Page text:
Low density and high resistance to electricity in the vicinity of an external magnetic field make the bismuth chosen for soldering purposes.
Lithium has high specific heat, high thermal conductivity, and low density, making them suitable for electrical applications.
One of the most popular applications of lithium can be found in the form of lithium-ion (Li-on) batteries.
The non-magnetic nature of lithium makes it suitable for electronic gadgets such as smartphones, which otherwise can experience interference in the presence of an external magnetic field.
Aluminum, a lightweight metal, has high thermal and electric conductivity. Apart from these qualities, it has good corrosive resistance and is non-magnetic.
The non-magnetic property of aluminum helps build electronic casings and marine structures and develop military devices that are not susceptible to the magnetic field.
The high strength-to-density ratio and non-magnetic nature of titanium make it an ideal metal to develop tools that are used while working on magnetic devices like MRI equipment or highly reliable testing devices.
Apart from this, titanium has found wide applications in the field of spacecraft, shipbuilding, and developing missiles.
Platinum is a highly dense, ductile, malleable, and corrosion-resistant material. Its non-magnetic property is harnessed in making pacemakers and catalytic converters.
What are Non-Magnetic Metals?
Metals that exhibit weak magnetic responses are categorized as non-magnetic metals. In addition, these metals exhibit a low relative permeability.
The measure of magnetization is termed permeability. It is a property that explains the material's response to the magnetic field.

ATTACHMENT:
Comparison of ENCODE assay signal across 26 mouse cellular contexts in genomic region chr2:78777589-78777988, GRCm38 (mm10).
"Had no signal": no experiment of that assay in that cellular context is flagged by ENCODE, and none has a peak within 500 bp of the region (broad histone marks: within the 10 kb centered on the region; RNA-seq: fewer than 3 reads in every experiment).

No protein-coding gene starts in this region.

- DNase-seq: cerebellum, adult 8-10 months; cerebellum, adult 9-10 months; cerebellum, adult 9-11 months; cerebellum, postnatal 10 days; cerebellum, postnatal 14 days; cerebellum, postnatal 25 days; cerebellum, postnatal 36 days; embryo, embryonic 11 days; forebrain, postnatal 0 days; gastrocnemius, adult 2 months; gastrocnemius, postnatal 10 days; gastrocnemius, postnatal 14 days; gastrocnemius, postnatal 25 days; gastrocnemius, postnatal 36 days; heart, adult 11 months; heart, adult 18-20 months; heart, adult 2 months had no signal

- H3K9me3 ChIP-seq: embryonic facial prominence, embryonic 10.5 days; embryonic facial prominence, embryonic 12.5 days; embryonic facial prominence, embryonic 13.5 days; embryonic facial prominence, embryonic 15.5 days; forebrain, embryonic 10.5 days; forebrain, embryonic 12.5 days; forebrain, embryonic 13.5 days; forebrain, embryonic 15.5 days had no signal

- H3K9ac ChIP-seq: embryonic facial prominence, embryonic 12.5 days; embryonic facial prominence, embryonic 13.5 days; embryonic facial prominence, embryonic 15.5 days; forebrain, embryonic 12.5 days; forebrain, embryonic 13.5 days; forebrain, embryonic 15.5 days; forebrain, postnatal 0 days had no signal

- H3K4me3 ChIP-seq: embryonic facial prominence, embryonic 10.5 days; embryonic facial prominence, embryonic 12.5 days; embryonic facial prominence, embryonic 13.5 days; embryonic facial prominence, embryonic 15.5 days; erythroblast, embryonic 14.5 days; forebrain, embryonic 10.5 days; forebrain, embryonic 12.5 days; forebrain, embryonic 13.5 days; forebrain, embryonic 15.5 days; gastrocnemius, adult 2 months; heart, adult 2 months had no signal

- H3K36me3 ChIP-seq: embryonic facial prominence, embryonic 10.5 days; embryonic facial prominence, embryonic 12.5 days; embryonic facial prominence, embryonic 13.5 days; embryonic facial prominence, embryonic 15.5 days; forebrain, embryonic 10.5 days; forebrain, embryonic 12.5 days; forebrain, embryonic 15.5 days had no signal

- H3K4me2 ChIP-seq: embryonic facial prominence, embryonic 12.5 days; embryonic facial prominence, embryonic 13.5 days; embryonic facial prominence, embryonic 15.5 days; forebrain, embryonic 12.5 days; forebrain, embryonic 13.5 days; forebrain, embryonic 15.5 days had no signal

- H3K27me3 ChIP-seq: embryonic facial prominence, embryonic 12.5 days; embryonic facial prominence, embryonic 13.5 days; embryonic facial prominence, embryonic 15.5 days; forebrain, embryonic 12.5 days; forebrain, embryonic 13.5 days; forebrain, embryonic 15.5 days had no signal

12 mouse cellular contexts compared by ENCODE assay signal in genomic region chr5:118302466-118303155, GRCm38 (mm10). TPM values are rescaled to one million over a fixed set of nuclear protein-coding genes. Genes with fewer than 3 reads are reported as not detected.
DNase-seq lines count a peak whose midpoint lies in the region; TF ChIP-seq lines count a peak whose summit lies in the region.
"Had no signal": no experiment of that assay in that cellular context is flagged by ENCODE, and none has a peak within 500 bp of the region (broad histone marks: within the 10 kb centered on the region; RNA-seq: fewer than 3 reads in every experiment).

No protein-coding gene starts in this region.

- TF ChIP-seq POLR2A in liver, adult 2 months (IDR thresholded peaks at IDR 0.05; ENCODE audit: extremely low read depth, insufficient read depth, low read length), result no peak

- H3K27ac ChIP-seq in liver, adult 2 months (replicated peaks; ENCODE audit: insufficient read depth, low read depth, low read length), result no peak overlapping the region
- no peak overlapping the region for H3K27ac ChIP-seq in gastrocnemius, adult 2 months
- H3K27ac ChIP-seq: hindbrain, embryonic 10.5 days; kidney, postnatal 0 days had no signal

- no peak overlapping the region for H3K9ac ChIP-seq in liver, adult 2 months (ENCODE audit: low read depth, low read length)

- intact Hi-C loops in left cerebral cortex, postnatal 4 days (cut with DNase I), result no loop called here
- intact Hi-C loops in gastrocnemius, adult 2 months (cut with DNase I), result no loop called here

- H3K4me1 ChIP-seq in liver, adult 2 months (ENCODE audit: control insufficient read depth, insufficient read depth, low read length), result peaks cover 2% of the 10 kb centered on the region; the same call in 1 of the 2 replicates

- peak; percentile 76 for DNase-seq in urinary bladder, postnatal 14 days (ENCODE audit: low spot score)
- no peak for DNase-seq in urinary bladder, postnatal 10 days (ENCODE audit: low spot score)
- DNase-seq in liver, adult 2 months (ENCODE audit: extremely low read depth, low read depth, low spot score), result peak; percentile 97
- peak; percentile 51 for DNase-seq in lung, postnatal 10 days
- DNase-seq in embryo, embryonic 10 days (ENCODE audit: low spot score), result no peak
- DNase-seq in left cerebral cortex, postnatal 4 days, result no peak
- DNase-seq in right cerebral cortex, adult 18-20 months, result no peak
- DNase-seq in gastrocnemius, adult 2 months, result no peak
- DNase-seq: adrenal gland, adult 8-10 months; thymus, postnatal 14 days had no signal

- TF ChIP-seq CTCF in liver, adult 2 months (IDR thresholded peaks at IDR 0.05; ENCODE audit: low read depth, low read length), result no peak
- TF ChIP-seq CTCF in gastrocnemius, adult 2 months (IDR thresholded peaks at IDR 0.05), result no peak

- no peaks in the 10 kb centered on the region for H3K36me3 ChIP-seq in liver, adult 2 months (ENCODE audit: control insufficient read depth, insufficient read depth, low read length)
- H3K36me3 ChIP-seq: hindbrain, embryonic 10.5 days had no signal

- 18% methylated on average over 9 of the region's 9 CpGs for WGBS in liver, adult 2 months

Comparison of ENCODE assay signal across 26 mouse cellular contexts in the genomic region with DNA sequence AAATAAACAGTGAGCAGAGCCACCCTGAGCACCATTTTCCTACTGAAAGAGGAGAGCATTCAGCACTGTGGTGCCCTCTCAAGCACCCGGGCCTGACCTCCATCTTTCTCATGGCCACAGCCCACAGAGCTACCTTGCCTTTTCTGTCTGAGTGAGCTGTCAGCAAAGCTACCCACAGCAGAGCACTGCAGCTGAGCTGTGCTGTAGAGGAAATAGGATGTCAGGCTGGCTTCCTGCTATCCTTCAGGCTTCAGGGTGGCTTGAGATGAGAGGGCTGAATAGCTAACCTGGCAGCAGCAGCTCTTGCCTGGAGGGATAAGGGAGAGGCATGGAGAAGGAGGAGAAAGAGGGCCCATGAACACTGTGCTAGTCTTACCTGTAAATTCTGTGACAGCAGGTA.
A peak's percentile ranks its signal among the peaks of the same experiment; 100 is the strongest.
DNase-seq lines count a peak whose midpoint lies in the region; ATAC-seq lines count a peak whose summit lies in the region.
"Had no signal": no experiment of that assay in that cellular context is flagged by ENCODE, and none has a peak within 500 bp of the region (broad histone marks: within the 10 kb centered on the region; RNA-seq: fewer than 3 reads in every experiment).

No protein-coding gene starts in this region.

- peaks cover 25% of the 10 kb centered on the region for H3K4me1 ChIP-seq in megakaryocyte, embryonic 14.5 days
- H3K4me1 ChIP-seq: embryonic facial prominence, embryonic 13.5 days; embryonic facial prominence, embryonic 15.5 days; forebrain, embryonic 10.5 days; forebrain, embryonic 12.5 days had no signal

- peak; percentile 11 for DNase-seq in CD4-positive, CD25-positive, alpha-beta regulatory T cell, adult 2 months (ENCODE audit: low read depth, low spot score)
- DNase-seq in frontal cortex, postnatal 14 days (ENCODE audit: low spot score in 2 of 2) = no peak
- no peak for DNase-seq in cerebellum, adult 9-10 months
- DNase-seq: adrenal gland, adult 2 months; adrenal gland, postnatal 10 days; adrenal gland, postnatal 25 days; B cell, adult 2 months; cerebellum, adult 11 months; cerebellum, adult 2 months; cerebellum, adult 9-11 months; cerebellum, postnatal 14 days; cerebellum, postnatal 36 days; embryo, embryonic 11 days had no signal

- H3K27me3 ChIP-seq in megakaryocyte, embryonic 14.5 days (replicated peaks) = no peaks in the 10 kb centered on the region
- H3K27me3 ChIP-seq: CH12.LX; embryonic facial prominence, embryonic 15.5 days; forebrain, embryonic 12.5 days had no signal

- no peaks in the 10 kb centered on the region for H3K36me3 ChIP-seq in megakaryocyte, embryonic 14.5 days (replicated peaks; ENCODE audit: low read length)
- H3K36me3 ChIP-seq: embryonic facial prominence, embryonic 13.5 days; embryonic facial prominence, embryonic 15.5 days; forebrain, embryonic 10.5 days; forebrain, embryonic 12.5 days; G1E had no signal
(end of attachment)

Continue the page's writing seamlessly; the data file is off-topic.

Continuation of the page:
Magnetism is of three types: Ferromagnetic, Paramagnetic, and Diamagnetic.
Paramagnetic and diamagnetic metals are categorized as non-magnetic metals for their weak magnetic nature.
|Type of Metal||Nature||Magnetic Behavior|
|Diamagnetic||Non-magnetic||Weak repulsive magnetic field is induced|
|Paramagnetic||Non-magnetic||Weak attractive magnetic field is induced|
|Ferromagnetic||Magnetic||Strong attractive magnetic field is induced|
When placed in an external field, the diamagnetic metals have an induced magnetic field of relatively low magnitude.
This induced magnetic field is repulsive in nature as the electron's spin is opposite to the direction of the external field.
Therefore, diamagnetic metals can be characterized by their repulsive behavior, whereas paramagnetic and ferromagnetic metals are attracted toward the field.
When placed in an external field, the paramagnetic metals experience a weak induced magnetic field, and the electron's spin is found to be in the direction of the external field.
As a result, these metals are attracted toward the source of the magnetic field.
When placed in an external field, the ferromagnetic metals experience a very strong induced magnetic field, and the electron's spin is in the direction of the external field.
This inducted field is maintained even at normal temperatures. The demagnetization often involves heating them above the Curie temperature.